As the ferry pulled into the dock at Mackinac Island we got our first glimpse of the pretty buildings by the shore.

First view of Mackinac Island from the Sheppler's Ferry-min

The pretty Victorian buildings of Mackinac Island came into view as we pulled into the harbor.

Mackinac Island is unique because even though the island has lots of paved roads, there are no cars or motorized vehicles allowed anywhere. So, as we stepped off the ferry we were greeted by horses and carriages waiting to take passengers to their hotel destinations or on a ride around town.

Grand Hotel chauffeur Mackinac Island Michigan-min

An old time horse and carriage waits to take arriving passengers to the Grand Hotel.

Mackinac Island horse drawn wagon in Michigan-min

Horses drawn buggies were everywhere.

Mark had been to Mackinac Island many times before, but this was my first visit, and the quaint charm of the horses and buggies all around us captivated me. I could barely walk down the street for all the photos I was snapping of the teams of horses carrying tourists here and there.

Horse drawn wagon Mackinac Island Michigan-min

These buggy rides are the local taxis!

Quaint horse drawn wagon Mackinac Island Michigan-min

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Horse drawn wagon on Mackinac Island Michigan main street-min

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Returning horse drawn wagon Mackinac Island Michigan-min

Heading home… Wow!

Even though it was cold and wet and miserable out, the mood on the street was festive and we quickly got into tourist mode.

Tourist at Mackinac Island Michigan fudge shop-min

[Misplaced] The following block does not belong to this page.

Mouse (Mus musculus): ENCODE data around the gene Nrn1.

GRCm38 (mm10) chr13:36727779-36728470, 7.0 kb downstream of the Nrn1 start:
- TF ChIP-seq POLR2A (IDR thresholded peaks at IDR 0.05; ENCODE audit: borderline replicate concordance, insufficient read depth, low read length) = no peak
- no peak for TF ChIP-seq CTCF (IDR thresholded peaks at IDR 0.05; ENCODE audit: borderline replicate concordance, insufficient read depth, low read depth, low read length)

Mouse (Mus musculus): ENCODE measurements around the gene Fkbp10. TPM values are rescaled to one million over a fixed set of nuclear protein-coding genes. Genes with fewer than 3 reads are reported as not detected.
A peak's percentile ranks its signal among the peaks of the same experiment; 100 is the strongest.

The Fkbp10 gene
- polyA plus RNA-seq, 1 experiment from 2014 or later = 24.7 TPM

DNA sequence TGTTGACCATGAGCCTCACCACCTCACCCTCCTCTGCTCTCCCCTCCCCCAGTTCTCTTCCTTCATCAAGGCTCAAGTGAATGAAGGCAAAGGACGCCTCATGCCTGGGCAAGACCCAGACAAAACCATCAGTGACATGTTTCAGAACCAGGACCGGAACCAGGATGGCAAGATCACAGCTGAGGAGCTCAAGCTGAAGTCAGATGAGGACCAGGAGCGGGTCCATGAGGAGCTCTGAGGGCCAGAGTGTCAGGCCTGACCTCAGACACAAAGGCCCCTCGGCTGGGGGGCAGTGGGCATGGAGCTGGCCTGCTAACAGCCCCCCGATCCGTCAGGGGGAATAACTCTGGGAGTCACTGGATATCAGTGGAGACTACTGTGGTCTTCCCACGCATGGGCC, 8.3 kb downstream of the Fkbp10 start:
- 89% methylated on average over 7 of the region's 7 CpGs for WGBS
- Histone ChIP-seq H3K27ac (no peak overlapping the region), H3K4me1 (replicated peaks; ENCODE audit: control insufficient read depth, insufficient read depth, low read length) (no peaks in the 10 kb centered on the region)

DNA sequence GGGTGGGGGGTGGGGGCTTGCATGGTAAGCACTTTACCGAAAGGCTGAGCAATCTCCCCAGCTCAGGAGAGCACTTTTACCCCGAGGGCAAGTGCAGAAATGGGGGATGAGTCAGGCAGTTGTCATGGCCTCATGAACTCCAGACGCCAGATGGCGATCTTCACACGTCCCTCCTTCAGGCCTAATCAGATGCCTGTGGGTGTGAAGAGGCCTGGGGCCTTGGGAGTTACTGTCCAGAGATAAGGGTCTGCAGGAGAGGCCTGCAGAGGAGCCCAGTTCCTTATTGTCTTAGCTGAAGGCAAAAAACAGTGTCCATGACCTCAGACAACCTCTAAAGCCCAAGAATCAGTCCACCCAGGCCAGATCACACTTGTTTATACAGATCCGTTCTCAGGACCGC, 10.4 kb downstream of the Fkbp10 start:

We quickly got into tourist mode at the fudge shop!

When we poked our heads into an ice cream shop, we noticed that ice cream wasn’t selling quite as well as it does on hot summer days.

Ice cream line begins here fudge shop Mackinac Island Michigan-min

“Line begins here” … no line today!

We walked down the main drag and watched the comings and goings of the community. Mackinac Island has been a tourist destination since the Victorian era, and the behind-the-scenes work of serving tourists hums along smoothly. Peering down a back alley, we saw an open horse drawn wagon that was hauling some cargo. How neat to have a community where goods are carried by horses and wagons!

Working horses and wagon Mackinac Island Michigan-min

A team of horses pulls a wagon of cargo.

Working horse drawn wagon Mackinac Island Michigan-min

Images like this gave us a glimpse of yesteryear.

If you ride a horse around town you can tie him up at a little post with a horse head on top. Folks with bikes like to lock them to these posts too.

Bike stand like horse head on Mackinac Island Michigan-min

A decorative place to tie up your horse or your bike.

Bicycles are the most popular means of individual transportation, and there were cyclists, bicycles for rent and parked bikes absolutely everywhere.

Horse drawn wagons and bicycles on Mackinac Island Michigan-min

Bicycles were as common as horses, even in the cold weather.

Bicycles everywhere Mackinac Island Michigan-min

Bicycles were parked all over the place.

Bikes on Mackinac Island Michigan main street-min

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Main Street Mackinac Island Michigan-min

No fear of cars here!

Mackinac Island is a destination for cruise ships too, and we saw one pulled up to the dock.

Cruise ship under storm clouds Mackinac Island Michigan-min

A cruise ship waits at the dock.

We wandered beyond the downtown area and found some gorgeous mansions. Standing in front of one with an ornate roof, we were soon deep in conversation with the gray haired owner of the place. It turned out his dad had picked up the property when it was condemned in the 1960s, and he had spent his childhood summers living in this picturesque house just steps from the beach.

Decorative roof on Mackinac Island Michigan-min

We met the man who spent summers in this beautiful house as a kid. Now he operates it as a B&B.

Private residence mansion Mackinac Island Michigan-min

A nice summer cottage!

Elegant house Mackinac Island Michigan-min

Beautiful (with Buddy streaking past)

Bike in the yard Mackinac Island Michigan-min

Tranquility — even on a blustery day.

Some of the homes are perched right on the edge of Lake Huron. Walking a little further on, we found a huge resort that has a slew of Adirondack chairs set out on a lawn facing the lake.

Summer chairs under storm clouds Mackinac Island Michigan-min

A spot to watch the sunset — when there is one!